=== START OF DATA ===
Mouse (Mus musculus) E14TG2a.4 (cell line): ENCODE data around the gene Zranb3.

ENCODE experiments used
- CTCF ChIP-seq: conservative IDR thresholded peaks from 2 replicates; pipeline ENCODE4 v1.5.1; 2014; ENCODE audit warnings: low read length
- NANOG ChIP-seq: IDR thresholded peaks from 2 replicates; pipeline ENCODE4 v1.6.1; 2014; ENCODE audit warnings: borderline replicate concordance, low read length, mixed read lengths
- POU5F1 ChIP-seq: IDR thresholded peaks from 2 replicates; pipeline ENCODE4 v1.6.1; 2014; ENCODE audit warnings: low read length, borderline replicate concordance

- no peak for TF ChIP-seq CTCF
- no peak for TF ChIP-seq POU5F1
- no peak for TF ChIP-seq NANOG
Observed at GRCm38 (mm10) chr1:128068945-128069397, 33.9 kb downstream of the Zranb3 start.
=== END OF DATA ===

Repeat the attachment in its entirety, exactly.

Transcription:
Mouse (Mus musculus) E14TG2a.4 (cell line): ENCODE data around the gene Zranb3.

ENCODE experiments used
- CTCF ChIP-seq: conservative IDR thresholded peaks from 2 replicates; pipeline ENCODE4 v1.5.1; 2014; ENCODE audit warnings: low read length
- NANOG ChIP-seq: IDR thresholded peaks from 2 replicates; pipeline ENCODE4 v1.6.1; 2014; ENCODE audit warnings: borderline replicate concordance, low read length, mixed read lengths
- POU5F1 ChIP-seq: IDR thresholded peaks from 2 replicates; pipeline ENCODE4 v1.6.1; 2014; ENCODE audit warnings: low read length, borderline replicate concordance

- no peak for TF ChIP-seq CTCF
- no peak for TF ChIP-seq POU5F1
- no peak for TF ChIP-seq NANOG
Observed at GRCm38 (mm10) chr1:128068945-128069397, 33.9 kb downstream of the Zranb3 start.